Often there are many heirs to a property, and that number increases each time the land is passed to another generation. Because each heir owns a proportional stake in the property, all heirs must agree on major decisions affecting the land, an often-difficult process even if the number of heirs is small. In many occurrences heirs’ property is broken up in partition sales, which occur when a single heir wants to resolve the heirship by bringing a lawsuit to force a sale of the property. In some instances, heirs who do not want to divide the land may not even know that another heir has sold their stake. Often developers use this lack of clarity and cooperation to their advantage, exploiting families through legislative loopholes to buy one heir’s interest and force land sales in court. Eighteen states have enacted the Uniform Partition of Heirs’ Property Act in an effort to reduce exploitative partition sales.
For heirs’ property owners seeking to farm the land, there are major complications. It has historically been difficult for heirs to participate in USDA programs because they normally can’t meet the requirements – including proof of ownership or control of land – to get a farm number. A farm number is required to be eligible for many different USDA programs, including lending, disaster relief programs, and participation in county committees.
As part of their work to resolve the deeply destructive issue of heirs’ property, the Federation of Southern Cooperatives has long fought for policy change that was finally passed in the 2018 farm bill. The 2018 Farm Bill authorized alternative documentation for heirs’ property operators to establish a farm number so that they can qualify for USDA programs and assistance, and included an amendment allocating $5 million toward promoting the creation of intergenerational wealth.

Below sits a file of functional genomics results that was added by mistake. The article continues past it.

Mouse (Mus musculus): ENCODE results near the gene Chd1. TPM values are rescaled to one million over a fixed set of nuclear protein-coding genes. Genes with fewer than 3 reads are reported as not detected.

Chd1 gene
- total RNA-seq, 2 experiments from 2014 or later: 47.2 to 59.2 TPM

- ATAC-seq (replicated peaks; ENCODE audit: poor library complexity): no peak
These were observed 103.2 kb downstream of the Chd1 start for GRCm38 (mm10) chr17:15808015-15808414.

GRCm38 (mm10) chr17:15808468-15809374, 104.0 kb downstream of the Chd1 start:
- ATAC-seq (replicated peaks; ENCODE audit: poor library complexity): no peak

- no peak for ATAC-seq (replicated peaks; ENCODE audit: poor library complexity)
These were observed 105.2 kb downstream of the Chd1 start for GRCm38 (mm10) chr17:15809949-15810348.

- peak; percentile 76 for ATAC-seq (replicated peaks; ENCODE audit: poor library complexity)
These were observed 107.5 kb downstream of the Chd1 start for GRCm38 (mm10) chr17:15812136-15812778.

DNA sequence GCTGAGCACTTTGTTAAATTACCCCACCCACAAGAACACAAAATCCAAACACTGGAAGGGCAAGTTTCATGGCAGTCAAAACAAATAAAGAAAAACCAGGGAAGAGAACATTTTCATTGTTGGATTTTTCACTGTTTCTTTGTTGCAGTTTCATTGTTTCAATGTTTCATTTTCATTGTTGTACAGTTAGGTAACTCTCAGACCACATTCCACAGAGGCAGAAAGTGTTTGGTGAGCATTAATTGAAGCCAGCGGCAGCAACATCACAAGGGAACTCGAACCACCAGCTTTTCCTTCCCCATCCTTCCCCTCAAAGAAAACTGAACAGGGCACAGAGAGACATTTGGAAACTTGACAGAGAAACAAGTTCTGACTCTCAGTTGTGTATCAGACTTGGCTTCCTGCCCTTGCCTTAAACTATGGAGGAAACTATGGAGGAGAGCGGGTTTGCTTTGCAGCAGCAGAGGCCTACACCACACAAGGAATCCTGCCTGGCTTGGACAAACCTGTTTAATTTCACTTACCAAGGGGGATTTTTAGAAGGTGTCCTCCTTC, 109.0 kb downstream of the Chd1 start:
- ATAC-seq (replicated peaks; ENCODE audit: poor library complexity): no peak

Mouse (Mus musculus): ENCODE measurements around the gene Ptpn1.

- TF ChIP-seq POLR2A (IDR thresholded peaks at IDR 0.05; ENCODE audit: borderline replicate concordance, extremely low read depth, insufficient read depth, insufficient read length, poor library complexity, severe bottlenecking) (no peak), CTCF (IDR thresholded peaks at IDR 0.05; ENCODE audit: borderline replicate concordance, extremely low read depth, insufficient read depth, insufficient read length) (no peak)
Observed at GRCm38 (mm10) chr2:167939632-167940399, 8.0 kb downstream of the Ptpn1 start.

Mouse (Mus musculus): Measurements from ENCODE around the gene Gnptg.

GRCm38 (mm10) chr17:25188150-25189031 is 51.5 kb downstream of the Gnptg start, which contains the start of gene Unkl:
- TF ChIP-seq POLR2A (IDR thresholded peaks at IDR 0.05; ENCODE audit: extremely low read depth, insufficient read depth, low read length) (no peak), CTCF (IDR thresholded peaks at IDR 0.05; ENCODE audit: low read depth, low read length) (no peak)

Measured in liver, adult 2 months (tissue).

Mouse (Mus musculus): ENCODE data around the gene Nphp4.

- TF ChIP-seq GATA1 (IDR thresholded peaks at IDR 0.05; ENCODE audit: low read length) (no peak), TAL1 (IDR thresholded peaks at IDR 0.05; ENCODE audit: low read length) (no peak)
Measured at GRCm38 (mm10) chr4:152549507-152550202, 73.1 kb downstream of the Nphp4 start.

In July 2021 – three years after the legislation was passed – USDA announced that the Heirs’ Property Relending Program will provide $67 million for loans to resolve property issues that have long kept some producers and landowners from being able to access USDA programs and services. Heirs can use the loans to resolve title issues by financing the purchase or consolidation of property interests and financing costs associated with succession plans.
The Federation’s Regional Heirs Property and Mediation Center provides direct assistance to heirs’ property owners and coordinates a collaborative network of partnerships and resources to address the systemic problems associated with heirs’ property throughout the Black Belt region. During 2021, the Federation provided legal education services to more than 40 heirs’ property owners, impacting more than 3,000 acres of land, and held free clinics across the south on the creation of legal wills. More than 300 people from 27 states attended the Federation’s 2nd Annual National Heirs’ Property Conference in 2020, designed to help heirs’ property owners and land practitioners understand the strategies and tools they need to navigate the process of clearing title and developing a land utilization strategy.
Heirs’ property is estimated to make up more than a third of Southern black-owned land — 3.5 million acres, worth more than $28 billion. This progress being made to address heirs’ property takes essential steps to address long-standing inequities in agriculture and advance economic equality for farmers of color.